The pledge of peace could not prevent the coming Shawnee split, however. Blue Jacket led the more militant Pekowi and Chillicothe divisions of the Shawnee.[xi] Although they had traveled to Pittsburgh together, the two leaders, Cornstalk and Blue Jacket, decided to split the tribe in the winter of 1776-1777. Cornstalk would take his neutral band to the center of Delaware power at Coshocton on the Muskingum River closer to Pittsburgh. The neutral Delaware commanded respect among both Americans and pro-war Indians, although neither would heed its advice. Blue Jacket would move west to Mad River, while other bands settled on the Little Miami River. (Blue Jacket came to dominate Shawnee deliberations. After the Revolution, he led a confederation of tribes against the Americans during the wars in the Northwest Territory, defeating the stalwart Arthur St. Clair, a veteran of the American Revolution.)
Unfortunately, efforts by Cornstalk and other like-minded leaders notwithstanding, Indian raids and retaliatory raids by American frontiersman across the Ohio River intensified in the winter of 1776-1777. Local raids around McClelland’s (near modern Georgetown, KY) and Logan’s stations, (near St. Asaph’s, KY) led settlers to flee to the anticipated safety of Harrodsburg and Boonesborough, also in Kentucky. But, as alarms passed, settlers customarily returned to their farms and fortified houses to tend crops and cattle. In March 1777, a large Indian force, perhaps more than 200, crossed into Kentucky to attack Harrodsburg. There, they came across three settlers, killing one and taking another prisoner. The third escaped to warn the settlement, which the Indians attacked on March 15th. Failing, the Indians turned toward Boonesborough, demonstrated outside that fort, and then fell upon a reoccupied Logan’s Station.[xii] Unlike the brief encounters at Harrodsburg and Boonseborough, the Indians laid siege to Logan’s Station for several weeks until finally driven off by a relief column from Virginia proper.[xiii]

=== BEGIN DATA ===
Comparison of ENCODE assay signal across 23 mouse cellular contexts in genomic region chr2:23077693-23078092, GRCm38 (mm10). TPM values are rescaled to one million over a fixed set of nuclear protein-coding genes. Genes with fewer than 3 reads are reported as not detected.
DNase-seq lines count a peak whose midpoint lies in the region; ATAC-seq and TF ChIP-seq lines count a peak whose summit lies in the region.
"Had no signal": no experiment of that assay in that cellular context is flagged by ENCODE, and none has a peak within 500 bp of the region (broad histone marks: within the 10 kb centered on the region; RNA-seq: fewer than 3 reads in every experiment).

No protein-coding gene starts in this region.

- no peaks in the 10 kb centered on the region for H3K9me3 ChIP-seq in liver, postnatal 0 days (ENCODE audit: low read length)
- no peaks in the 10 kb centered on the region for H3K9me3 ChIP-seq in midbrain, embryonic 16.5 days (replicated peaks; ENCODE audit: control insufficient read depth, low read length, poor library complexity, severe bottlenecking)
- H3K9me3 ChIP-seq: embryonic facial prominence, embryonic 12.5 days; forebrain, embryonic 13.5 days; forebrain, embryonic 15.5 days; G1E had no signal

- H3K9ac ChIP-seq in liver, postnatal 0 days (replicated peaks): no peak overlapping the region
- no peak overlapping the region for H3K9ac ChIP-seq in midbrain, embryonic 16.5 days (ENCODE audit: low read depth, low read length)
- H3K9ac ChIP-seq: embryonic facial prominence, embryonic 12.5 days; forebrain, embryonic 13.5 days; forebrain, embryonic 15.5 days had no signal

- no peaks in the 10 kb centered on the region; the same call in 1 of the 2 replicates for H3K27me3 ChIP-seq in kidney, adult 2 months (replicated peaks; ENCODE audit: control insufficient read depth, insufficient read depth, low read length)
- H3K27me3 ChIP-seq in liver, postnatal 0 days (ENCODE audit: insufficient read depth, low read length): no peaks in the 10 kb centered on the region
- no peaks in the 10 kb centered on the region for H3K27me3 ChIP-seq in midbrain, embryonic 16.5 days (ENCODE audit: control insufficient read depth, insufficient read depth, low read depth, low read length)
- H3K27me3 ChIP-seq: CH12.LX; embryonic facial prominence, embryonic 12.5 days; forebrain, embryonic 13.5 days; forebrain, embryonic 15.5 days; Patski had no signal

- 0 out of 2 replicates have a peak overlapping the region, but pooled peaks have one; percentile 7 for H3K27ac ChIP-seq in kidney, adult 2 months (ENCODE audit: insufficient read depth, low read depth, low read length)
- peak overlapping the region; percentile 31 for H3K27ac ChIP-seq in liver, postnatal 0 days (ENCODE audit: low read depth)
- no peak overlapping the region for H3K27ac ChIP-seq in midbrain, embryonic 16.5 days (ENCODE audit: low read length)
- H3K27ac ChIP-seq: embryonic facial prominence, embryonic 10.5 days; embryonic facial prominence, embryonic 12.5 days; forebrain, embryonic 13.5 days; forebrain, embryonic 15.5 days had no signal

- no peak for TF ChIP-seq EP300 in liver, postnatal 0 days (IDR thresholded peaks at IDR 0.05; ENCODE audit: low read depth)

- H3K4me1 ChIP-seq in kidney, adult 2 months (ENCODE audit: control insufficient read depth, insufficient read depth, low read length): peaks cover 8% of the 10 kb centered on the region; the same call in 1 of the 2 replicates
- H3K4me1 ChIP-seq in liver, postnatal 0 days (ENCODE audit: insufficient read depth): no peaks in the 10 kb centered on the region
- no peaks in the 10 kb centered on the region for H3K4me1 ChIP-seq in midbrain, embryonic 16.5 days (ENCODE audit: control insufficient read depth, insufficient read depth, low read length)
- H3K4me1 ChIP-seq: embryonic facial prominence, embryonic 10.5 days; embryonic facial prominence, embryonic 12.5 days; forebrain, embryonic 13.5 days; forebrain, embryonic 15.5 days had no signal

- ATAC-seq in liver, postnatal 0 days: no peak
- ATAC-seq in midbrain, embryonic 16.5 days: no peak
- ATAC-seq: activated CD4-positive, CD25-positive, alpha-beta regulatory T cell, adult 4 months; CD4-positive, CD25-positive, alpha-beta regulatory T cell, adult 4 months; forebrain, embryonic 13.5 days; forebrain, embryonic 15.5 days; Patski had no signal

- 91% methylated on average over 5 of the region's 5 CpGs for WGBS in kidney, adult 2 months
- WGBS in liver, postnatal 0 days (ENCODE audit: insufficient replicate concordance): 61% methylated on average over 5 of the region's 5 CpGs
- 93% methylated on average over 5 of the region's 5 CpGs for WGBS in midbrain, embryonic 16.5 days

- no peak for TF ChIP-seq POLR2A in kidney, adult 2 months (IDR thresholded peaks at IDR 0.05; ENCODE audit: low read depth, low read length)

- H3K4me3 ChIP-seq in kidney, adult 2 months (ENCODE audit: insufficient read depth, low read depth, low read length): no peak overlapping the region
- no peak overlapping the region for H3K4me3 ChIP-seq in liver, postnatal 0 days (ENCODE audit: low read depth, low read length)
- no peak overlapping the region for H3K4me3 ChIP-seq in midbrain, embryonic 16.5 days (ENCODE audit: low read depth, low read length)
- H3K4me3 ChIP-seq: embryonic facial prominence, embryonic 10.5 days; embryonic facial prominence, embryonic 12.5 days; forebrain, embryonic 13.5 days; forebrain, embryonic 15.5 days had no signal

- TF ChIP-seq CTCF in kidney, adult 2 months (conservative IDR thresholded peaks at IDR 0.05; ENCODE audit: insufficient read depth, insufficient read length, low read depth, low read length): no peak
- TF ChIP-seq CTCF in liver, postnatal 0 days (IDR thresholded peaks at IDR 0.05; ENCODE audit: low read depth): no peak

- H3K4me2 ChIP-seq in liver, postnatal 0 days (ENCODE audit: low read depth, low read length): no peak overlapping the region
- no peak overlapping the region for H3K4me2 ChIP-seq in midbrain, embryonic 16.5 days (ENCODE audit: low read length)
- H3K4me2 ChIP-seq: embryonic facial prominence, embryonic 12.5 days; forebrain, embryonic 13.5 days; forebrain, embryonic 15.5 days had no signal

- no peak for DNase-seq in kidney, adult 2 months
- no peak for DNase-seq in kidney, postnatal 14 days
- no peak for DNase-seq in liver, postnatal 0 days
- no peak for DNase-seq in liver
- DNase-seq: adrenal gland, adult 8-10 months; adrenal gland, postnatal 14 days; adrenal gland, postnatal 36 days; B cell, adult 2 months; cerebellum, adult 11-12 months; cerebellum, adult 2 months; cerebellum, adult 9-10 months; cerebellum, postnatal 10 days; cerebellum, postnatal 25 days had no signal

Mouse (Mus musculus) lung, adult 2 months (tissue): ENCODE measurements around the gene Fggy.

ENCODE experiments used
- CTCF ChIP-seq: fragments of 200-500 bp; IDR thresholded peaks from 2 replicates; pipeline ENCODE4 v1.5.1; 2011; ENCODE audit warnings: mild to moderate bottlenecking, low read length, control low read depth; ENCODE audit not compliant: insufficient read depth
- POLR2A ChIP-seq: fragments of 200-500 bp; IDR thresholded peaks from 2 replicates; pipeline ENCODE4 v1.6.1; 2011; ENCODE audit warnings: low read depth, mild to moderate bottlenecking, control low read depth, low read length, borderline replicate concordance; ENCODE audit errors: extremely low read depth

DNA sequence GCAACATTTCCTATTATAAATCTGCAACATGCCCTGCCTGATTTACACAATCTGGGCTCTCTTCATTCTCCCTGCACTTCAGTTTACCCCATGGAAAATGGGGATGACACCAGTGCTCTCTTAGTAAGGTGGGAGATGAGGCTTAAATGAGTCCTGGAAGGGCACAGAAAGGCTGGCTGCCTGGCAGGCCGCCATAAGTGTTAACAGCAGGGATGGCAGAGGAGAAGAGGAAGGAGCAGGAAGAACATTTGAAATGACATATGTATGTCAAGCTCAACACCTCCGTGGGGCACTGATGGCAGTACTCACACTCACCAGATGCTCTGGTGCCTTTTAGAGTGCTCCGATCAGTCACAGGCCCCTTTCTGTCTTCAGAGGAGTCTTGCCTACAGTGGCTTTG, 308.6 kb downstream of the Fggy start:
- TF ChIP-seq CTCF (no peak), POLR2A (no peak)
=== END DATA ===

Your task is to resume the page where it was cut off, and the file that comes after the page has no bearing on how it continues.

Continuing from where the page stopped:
Further up the Ohio River, closer to Fort Pitt, white-Indian relations were no less violent. Suspicions of a pending Indian invasion were palpable. Colonel William Crawford reported to Congress from Fort Pitt on April 22nd:
“the late depredations and murders which were committed by the Indians at different places in this neighbourhood, makes it appear to me as if a general irruption was threatened. On the 6th and 7th instant [April], they killed and scalped one man at Raccoon Creek, about twenty five miles from this place; at Muchmore’s plantation, about forty five miles down the Ohio, they killed and scalped one man, and burnt a woman and her four children; at Wheeling they killed and scalped on man, the body of whom was much mangled with tomahawks and other instruments suitable for their barbarity; at Dunkard’s Creek, one of the west Branches of the Monongahela river, they killed and scalped one man and a woman and took three children; and at each of the above places they burned houses, killed cattle, hogs &c.”[xiv]
It is worth noting that Crawford, who was a longtime resident on the frontier and generally familiar with Native Americans, did not distinguish among tribes or clans in his correspondence with Congress. Instead, like many frontier settlers and militia officers, he lumped all Native Americans into one category: Indian. A situation that called for delicate diplomacy and careful distinctions was being overwhelmed by simple racial hatred.
[i] Glenn Williams, Dunmore’s War: The Last Conflict of America’s Colonial Era, (Yardley, PA: Westholme Publishing, 2017).